Sheriff Rosamond testified that on the morning of June 23, when he arrived at work, he was told that Shell wanted to see him. When Rosamond talked to Shell, Shell told him that Jimmy Rush was not involved in the attack on Mrs. Johnson or Mrs. Lenaz. The Sheriff called Deputy Greg Lee into his office again, and Shell was read his rights. In the fourth statement Shell gave, he admitted that he had acted alone when he broke into Mrs.

 Johnson's home, killing her and injuring Mrs. Lenaz. A psychiatric examination was given the defendant which showed that the defendant was criminally responsible at the time of the crimes and was competent to stand trial although he had a history of alcohol and substance abuse.

 At trial Sheriff Rosamond testified that Shell was asked to give the sheriff's office the tennis shoes he was wearing, and that he did so voluntarily. Bloodstains were found in several rooms of the house, and traces of blood were found on the tire tool, the gloves, and on the tennis shoes belonging to Robert Lee Shell. No blood was found on a pair of tennis shoes belonging to Jimmy Rush.

 Frank McCann, a forensic scientist with the Mississippi Crime Laboratory, testified that the marks found on a piece of paper from inside the Johnson residence were made by the right shoe of Robert Lee Shell. Furthermore, the marks on a business card also found inside the home were made by a right shoe pattern similar to or consistent with, the shoe worn by Shell. McCann also testified that the tests he had run were 100% accurate.

 Shell testified at trial, relating a fifth version of the crime. He stated that he had been riding around with Jimmy Rush the night in question. He testified that Bubba Hughes was not with them, but a man named Dexter Ball was. According to Shell's testimony at trial, he, Rush and Ball rode in Shell's car to Noxapater. Rush was at the wheel because Shell was too intoxicated to drive. The group travelled to a party at an unspecified location and then returned to Winston County. According to Shell, his car ran out of gas on the way home, forcing him to leave his car at Flowers' Store.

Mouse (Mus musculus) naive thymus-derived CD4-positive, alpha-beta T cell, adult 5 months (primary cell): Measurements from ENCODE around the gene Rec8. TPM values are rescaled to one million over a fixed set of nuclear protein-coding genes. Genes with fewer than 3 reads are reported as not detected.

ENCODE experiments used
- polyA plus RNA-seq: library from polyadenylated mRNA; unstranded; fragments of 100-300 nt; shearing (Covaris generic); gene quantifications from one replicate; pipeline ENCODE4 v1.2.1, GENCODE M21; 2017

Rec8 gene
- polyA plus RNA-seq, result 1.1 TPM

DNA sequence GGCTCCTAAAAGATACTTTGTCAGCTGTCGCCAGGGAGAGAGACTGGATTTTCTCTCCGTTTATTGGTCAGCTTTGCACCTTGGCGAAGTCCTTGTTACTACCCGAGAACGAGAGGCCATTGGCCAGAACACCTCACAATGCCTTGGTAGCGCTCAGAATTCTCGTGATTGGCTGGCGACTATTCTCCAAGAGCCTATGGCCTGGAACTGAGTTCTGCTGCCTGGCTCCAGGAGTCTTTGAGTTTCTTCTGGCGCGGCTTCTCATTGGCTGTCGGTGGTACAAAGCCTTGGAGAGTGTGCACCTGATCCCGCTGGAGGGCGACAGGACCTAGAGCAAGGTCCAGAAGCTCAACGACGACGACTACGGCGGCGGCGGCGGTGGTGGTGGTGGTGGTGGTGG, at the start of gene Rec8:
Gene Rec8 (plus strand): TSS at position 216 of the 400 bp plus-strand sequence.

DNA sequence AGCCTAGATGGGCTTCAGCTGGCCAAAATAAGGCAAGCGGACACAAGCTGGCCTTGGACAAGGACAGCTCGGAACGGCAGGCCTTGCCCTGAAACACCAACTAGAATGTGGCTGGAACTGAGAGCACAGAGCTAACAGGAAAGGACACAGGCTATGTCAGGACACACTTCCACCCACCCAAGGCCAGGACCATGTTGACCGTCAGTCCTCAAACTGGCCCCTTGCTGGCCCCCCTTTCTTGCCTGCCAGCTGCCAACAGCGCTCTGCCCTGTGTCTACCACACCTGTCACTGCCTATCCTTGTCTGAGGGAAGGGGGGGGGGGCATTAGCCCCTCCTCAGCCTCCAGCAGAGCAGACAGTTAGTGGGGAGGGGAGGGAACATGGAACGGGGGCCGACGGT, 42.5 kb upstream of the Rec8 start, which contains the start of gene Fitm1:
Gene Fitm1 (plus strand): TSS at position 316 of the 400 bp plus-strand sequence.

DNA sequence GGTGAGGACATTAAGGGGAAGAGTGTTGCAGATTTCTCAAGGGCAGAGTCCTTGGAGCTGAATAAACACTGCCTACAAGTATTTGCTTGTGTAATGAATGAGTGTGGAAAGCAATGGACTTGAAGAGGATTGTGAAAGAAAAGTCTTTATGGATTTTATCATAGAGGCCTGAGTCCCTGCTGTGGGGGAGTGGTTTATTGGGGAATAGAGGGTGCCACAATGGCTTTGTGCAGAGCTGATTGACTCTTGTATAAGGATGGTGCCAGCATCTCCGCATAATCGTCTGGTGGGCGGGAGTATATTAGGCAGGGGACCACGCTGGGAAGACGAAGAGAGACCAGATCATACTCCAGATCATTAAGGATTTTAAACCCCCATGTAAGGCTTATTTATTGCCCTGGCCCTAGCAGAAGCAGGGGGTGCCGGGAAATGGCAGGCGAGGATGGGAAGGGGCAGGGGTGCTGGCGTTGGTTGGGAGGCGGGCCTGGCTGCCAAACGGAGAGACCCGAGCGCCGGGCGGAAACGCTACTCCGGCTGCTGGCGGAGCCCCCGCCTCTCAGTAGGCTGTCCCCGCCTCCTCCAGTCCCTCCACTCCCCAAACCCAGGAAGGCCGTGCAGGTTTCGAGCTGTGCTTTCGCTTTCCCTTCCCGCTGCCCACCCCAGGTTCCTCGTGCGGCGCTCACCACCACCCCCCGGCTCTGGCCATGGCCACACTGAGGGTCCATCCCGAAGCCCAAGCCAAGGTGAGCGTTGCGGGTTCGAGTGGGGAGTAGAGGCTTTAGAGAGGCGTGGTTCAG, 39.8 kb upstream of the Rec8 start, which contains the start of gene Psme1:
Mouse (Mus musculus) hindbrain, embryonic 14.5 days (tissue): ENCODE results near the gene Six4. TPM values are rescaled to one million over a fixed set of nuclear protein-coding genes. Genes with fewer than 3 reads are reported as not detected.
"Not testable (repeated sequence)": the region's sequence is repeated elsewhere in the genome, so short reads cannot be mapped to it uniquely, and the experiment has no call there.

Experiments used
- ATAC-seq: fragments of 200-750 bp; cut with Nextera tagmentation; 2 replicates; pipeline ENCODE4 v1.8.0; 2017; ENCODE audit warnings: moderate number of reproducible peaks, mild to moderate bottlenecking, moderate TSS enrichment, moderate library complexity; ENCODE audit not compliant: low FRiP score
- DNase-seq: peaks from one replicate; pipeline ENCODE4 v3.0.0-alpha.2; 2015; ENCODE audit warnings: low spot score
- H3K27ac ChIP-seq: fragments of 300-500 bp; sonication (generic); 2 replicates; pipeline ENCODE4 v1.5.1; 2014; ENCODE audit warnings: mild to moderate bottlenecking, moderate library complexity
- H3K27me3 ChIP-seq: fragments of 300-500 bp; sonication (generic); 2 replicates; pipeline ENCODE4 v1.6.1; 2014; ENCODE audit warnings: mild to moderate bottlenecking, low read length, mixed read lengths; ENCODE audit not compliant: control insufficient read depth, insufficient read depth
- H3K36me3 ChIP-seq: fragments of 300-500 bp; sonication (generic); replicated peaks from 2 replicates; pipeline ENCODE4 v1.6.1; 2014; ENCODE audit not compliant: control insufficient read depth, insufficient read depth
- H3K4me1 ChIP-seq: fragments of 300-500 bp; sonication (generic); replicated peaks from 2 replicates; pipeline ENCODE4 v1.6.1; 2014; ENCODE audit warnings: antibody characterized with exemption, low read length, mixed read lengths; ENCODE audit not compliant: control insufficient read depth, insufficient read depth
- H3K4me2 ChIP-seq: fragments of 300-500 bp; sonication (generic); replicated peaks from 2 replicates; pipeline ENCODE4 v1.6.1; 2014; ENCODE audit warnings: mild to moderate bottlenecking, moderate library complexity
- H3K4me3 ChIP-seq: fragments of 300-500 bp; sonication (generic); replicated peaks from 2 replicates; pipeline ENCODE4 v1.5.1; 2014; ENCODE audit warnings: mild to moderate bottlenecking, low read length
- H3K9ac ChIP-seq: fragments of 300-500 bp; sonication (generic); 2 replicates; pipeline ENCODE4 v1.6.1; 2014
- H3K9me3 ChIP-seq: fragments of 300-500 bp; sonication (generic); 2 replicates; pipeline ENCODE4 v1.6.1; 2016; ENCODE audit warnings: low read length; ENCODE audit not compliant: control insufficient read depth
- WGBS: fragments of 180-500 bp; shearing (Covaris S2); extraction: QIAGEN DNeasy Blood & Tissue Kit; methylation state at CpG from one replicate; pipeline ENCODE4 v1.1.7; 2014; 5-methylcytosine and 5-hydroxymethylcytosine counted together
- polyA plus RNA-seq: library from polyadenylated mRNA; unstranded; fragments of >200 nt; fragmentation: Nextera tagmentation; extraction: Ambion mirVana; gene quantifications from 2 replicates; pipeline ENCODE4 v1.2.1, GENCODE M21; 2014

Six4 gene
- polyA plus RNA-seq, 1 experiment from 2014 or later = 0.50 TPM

Continuing Shell's in-court testimony, he stated that as he was walking down the road, he saw three men running from a trailer near the Johnson residence. When the men saw Shell, they yelled at him and began chasing him. Shell was able to outrun the men and hide in the woods. When Shell reached his trailer, he climbed in the bathroom window and went to bed. Shell further testified that when he went to pick up his car the next day, he discovered a gun holster, Army belt, and a pocket knife on the back seat. He also testified that he received two phone calls warning him that he should" take the blame "for what had happened on the night of June 8," or else they would get to my wife and me. "When shown the tennis shoes that the Sheriff's office claimed to have taken from him, Shell stated they were not his shoes.

 When questioned about the approximate $300.00 he showed his aunt and uncle the day after Mrs. Johnson's murder, Shell claimed

 he had won the money gambling the night before. Shell was the only witness put on by the defense. During rebuttal testimony by the State, Greg Lee discredited Shell's testimony. He testified that he had measured the two windows on the back side of Shell's trailer and that they were 55-60 inches from the ground and measured only 12 inches in width. Shell testified on cross-examination that he weighed 170 pounds in June of 1986.